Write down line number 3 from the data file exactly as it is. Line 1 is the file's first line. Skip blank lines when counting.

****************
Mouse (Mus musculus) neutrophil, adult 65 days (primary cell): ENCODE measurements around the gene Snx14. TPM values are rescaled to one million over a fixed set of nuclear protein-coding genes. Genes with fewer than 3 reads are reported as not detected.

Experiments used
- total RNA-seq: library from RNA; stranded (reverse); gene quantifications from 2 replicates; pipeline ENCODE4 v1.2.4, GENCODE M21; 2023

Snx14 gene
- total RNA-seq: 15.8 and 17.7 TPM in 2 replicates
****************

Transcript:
- total RNA-seq: library from RNA; stranded (reverse); gene quantifications from 2 replicates; pipeline ENCODE4 v1.2.4, GENCODE M21; 2023